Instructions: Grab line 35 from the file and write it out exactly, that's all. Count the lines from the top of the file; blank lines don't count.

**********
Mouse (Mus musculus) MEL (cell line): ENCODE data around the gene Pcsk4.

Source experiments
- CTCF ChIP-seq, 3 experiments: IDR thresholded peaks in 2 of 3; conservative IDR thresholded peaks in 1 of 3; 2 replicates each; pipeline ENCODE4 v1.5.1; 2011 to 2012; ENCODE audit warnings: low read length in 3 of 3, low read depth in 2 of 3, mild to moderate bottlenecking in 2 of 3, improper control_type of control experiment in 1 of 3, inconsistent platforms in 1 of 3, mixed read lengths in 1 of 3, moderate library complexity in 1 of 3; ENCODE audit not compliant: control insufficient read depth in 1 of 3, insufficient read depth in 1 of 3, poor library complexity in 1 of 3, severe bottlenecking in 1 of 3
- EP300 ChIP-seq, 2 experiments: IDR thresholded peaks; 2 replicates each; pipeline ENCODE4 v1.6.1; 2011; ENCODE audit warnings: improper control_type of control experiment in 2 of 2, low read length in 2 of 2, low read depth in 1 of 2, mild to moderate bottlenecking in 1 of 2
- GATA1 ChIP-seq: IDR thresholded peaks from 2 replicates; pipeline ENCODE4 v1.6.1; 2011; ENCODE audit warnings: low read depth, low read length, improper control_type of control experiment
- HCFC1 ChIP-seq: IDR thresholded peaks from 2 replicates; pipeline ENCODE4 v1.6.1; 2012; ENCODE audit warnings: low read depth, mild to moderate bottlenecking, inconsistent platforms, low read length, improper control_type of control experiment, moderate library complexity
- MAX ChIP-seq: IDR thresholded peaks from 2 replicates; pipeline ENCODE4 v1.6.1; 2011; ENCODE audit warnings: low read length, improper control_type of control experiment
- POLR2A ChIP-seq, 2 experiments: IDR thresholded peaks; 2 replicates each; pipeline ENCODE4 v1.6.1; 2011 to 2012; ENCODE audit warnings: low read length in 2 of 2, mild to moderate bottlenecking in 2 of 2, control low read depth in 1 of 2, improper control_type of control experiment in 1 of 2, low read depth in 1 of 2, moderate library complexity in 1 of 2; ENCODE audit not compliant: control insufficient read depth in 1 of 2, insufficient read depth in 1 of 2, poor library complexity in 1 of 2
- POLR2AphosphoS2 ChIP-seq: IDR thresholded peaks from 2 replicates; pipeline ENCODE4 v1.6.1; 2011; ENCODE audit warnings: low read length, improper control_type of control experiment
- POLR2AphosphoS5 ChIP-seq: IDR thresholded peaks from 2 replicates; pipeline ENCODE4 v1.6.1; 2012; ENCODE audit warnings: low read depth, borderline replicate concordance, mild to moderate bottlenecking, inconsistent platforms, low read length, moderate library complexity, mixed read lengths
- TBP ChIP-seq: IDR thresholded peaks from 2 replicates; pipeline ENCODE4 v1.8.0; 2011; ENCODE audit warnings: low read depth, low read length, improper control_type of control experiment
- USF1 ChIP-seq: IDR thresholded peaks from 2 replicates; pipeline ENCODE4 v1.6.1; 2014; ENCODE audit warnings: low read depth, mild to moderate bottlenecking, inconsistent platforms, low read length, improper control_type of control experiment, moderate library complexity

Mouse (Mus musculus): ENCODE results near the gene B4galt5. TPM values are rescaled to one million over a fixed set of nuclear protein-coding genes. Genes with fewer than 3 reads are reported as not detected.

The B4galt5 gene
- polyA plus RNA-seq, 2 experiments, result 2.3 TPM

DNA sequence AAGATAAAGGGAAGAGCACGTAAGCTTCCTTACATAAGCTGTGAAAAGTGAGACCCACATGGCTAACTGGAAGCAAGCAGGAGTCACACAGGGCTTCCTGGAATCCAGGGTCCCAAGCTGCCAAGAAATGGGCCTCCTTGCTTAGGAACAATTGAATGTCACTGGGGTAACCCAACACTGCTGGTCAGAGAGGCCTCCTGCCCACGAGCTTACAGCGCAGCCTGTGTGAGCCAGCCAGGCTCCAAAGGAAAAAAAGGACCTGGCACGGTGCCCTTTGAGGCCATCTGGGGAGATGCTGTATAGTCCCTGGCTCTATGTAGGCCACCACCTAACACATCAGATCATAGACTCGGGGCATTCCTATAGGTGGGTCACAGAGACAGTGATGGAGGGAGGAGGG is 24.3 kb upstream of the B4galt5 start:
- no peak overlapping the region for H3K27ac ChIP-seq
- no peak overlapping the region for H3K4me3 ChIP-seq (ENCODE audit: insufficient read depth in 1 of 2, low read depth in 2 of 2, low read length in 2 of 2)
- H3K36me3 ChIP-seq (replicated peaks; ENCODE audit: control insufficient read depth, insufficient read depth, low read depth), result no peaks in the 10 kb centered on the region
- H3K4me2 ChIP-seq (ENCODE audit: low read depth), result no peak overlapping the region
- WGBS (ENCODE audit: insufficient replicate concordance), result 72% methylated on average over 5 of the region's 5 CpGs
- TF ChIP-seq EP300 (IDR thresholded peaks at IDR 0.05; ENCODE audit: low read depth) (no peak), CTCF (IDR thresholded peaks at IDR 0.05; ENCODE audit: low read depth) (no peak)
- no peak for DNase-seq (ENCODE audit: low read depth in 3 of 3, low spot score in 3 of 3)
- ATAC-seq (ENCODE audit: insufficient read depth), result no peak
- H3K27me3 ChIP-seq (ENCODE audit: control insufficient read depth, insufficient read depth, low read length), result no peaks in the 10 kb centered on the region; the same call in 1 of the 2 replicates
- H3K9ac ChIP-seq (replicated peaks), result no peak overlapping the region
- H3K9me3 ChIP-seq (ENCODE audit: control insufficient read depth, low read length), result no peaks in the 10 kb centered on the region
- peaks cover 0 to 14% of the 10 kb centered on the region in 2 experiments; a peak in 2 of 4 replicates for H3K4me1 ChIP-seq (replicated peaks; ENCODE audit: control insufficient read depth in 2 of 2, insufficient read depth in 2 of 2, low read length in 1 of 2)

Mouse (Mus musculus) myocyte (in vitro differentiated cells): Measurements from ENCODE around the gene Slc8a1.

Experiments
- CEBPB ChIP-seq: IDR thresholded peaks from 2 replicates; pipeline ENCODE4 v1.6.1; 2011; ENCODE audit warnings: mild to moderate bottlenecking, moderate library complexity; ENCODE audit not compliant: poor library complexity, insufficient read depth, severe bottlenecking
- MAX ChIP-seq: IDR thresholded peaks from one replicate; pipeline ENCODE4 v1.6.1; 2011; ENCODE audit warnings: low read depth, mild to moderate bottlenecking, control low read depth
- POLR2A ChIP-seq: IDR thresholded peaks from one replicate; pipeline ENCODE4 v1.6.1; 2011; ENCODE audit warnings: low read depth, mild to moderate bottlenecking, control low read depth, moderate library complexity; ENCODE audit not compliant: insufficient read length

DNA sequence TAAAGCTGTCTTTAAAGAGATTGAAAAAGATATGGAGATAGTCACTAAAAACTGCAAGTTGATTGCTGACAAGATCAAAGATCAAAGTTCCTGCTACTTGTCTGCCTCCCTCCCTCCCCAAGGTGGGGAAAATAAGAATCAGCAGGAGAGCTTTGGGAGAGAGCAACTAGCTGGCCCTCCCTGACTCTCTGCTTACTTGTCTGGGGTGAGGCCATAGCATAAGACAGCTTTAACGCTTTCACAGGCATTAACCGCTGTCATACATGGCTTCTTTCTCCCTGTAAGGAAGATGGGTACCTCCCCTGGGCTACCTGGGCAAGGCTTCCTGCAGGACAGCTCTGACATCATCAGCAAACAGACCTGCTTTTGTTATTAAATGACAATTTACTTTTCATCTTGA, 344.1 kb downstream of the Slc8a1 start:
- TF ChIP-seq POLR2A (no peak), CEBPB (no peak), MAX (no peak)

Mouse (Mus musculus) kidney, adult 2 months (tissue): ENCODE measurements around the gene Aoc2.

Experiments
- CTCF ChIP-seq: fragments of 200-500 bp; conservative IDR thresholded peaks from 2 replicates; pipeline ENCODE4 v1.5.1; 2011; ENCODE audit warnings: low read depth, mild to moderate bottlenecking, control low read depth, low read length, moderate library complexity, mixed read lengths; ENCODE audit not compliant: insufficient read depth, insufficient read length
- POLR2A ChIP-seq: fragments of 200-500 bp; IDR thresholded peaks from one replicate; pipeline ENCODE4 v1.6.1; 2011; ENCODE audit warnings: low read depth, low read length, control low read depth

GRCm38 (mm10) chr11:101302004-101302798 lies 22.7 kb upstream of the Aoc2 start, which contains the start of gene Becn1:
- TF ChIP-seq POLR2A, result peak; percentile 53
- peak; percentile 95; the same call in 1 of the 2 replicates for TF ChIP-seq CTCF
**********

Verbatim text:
- TF ChIP-seq POLR2A (no peak), CEBPB (no peak), MAX (no peak)